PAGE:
Visiting Fushimi Inari Fox Shrine in Kyoto, Japan
When planning a trip to Kyoto, visiting the distinguished Fushimi Inari fox shrine is one of the sites most people look forward to. The beauty of this shrine spans over a breathtaking 10,000 orange gates, or Torii (鳥居), that envelope a path that winds over 2.5 miles up the Inari mountain.
How To Get To Fushimi Inari Fox Shrine
Fushimi Inari is located in Southern Kyoto just outside of JR Inari Station. From Kyoto Station, you can take the JR Nara Line to Inari Station which is about five minutes and only 150 yen (or free if you have a valid JR Pass). You can also use a few of these apps to help you find the closest train or subway depending on your location.
Address: Japan, 〒612-0882 Kyōto-fu, Kyōto-shi, Fushimi-ku, Fukakusa Yabunouchichō, 6 8
Cost: Free to visit
Visiting The Shrine
When you first step into the main area of Fushimi Inari, you’ll notice a large graveled lot that is home to a few of the shrine’s buildings that house some of the deities that reside here. You can visit each of these buildings and make an offering if you wish.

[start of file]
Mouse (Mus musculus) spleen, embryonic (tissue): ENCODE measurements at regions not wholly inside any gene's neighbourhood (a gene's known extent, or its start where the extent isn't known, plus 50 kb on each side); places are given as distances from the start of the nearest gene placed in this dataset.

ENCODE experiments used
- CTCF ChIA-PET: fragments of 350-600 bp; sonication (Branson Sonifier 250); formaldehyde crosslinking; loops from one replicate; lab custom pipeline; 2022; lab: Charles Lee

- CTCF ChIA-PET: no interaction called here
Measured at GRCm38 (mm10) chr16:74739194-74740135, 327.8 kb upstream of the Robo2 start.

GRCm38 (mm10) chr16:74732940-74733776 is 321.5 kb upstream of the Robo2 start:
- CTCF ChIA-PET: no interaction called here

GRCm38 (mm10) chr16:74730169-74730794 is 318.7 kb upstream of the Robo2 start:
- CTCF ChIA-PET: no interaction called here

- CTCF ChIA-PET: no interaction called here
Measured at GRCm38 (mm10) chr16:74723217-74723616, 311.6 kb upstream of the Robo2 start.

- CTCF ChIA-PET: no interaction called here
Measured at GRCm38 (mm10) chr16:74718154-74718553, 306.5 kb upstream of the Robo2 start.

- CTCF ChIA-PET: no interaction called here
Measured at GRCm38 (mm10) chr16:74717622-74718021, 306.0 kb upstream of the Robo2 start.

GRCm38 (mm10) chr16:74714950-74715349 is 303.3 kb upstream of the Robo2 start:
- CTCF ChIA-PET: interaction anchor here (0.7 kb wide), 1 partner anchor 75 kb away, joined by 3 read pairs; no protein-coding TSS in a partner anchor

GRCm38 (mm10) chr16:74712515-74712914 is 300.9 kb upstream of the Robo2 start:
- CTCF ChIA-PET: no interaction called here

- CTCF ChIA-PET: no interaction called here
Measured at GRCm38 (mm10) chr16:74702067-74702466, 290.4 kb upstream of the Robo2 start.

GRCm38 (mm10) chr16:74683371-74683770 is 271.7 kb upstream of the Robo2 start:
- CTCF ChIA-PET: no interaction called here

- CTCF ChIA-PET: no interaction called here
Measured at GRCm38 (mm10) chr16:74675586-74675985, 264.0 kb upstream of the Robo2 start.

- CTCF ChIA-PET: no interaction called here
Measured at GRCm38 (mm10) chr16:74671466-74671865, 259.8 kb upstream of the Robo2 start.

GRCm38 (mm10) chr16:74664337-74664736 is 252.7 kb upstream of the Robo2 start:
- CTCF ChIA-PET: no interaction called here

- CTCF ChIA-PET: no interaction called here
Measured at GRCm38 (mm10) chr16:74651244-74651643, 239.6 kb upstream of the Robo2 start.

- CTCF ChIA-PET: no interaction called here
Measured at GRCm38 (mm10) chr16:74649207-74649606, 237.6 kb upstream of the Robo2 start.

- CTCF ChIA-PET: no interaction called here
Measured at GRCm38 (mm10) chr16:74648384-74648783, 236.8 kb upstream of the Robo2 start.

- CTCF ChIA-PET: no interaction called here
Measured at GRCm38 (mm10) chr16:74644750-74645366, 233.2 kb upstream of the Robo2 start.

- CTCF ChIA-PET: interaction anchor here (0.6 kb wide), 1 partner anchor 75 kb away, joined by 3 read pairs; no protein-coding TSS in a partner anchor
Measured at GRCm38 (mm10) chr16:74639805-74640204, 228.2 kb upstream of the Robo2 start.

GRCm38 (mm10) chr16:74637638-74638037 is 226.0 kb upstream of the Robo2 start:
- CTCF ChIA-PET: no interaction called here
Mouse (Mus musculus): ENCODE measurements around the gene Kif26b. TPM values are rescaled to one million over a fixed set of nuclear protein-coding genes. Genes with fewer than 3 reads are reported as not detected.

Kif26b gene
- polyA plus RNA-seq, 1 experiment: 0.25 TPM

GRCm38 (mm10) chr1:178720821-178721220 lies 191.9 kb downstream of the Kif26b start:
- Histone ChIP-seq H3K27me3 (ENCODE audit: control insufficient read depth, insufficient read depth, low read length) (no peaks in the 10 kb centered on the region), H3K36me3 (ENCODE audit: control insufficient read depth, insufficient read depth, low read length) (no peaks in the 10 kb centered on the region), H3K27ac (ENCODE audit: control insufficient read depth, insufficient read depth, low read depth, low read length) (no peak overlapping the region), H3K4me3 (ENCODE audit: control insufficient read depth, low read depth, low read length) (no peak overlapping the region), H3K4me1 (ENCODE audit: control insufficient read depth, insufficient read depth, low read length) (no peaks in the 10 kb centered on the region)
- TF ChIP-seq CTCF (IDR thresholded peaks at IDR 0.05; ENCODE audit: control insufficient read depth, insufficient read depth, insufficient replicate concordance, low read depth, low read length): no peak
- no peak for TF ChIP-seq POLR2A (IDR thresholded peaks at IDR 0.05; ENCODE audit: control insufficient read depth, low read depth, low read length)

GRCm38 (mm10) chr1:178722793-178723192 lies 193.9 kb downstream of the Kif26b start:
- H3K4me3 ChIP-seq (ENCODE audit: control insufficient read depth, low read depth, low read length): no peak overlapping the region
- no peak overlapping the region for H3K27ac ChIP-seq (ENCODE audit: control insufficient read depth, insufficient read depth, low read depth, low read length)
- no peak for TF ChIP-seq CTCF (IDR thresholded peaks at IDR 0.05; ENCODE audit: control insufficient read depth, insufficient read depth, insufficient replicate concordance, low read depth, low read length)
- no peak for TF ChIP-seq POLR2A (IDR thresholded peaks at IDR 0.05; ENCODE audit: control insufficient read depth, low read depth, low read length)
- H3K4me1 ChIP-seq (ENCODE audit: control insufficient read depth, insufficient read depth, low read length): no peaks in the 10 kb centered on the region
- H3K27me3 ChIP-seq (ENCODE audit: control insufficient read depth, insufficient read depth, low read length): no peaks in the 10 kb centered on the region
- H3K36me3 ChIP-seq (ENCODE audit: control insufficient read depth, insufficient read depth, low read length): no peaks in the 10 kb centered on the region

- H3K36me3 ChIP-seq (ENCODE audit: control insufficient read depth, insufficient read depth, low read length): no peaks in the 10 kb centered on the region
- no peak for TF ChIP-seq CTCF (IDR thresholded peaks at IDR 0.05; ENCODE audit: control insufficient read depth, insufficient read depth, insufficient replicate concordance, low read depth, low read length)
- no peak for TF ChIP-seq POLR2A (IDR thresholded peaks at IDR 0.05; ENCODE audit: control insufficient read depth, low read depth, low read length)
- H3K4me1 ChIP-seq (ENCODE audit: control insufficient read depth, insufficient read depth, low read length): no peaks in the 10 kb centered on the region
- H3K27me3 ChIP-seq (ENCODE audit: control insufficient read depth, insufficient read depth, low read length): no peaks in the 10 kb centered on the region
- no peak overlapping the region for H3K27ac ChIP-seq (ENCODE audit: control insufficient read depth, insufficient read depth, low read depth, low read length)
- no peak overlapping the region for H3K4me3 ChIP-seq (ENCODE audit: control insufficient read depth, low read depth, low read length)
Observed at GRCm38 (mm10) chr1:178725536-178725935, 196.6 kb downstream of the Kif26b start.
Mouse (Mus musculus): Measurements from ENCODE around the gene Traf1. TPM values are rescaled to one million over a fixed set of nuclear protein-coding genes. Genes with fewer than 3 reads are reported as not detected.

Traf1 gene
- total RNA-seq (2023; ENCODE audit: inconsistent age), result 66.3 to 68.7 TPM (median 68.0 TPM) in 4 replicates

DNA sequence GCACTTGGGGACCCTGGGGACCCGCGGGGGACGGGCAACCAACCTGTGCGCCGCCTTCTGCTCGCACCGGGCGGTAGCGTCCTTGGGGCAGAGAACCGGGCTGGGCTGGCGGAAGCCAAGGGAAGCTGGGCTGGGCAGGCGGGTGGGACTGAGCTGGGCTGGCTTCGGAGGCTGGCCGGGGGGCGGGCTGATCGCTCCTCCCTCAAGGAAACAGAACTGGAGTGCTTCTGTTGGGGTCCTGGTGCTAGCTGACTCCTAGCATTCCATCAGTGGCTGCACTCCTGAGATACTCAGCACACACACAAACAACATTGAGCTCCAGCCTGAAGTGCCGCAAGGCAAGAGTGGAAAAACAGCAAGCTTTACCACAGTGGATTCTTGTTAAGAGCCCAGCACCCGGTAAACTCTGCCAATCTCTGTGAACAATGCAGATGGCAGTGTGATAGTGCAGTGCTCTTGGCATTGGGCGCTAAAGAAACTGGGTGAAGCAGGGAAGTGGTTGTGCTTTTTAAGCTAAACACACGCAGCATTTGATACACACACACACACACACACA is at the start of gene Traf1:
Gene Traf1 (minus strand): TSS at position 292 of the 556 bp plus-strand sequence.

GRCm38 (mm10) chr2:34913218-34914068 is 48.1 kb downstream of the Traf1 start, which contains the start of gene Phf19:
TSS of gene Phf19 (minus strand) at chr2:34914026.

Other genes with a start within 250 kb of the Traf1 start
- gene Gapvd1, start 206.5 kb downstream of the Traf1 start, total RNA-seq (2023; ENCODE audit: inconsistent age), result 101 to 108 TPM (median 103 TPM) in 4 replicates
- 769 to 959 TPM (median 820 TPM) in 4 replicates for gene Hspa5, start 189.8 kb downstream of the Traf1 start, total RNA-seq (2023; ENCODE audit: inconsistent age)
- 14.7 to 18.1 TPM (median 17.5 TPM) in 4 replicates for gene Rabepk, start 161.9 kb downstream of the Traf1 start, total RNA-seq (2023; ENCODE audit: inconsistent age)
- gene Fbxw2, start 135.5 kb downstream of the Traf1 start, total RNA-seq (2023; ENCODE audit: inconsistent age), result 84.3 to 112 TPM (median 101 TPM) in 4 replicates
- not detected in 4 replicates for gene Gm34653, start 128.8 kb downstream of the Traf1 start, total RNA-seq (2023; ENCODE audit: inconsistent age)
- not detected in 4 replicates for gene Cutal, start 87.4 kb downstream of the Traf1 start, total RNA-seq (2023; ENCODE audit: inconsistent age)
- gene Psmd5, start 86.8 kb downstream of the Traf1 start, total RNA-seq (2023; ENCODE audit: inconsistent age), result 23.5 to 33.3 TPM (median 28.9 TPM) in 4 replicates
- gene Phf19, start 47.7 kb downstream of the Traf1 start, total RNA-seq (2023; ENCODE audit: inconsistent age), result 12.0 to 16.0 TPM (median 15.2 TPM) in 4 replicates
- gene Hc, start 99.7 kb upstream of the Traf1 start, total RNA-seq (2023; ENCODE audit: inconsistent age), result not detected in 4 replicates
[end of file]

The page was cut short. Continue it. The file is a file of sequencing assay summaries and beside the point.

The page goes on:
There is also an area towards the front entrance where you can purchase good luck charms, ema wooden plaques to write prayers or wishes, and a variety of other small tokens.
When visiting, you’ll notice that on each Torii there is kanji, a style of Japanese writing. On one side of the Torii gates, you’ll see the name of the person or organization that donated it as well as the date that it was donated. The earliest structures of the Fushimi Inari fox shrine are recorded to have been built around 711 A.D. but new ones are being added frequently.
This contrast between the vermillion Torii gates and the forest that surrounds them makes for quite the picturesque setting to behold!
The hike up the path takes roughly two or three hours when walking at a moderate pace. You’ll find many spots to stop and take photos so prepare to spend an ample amount of time here.
When we visited we stopped to talk to some locals who told us of one of the folklore of the shrine. These local ladies told us it is commonly believed that making the journey to the top of the mountain will bring good fortune and longevity of life. You’ll also see many fox images and statues. This is because, Inari, the god of rice, harvest, and business, is a fox.
Being one of the most popular spots in Kyoto, Fushimi Inari will most likely be very crowded. To avoid the crowds it is best to visit on a weekday morning when it opens.
Have you been to Fushimi Inari fox shrine before? If not, do you look forward to visiting this iconic religious monument in Kyoto?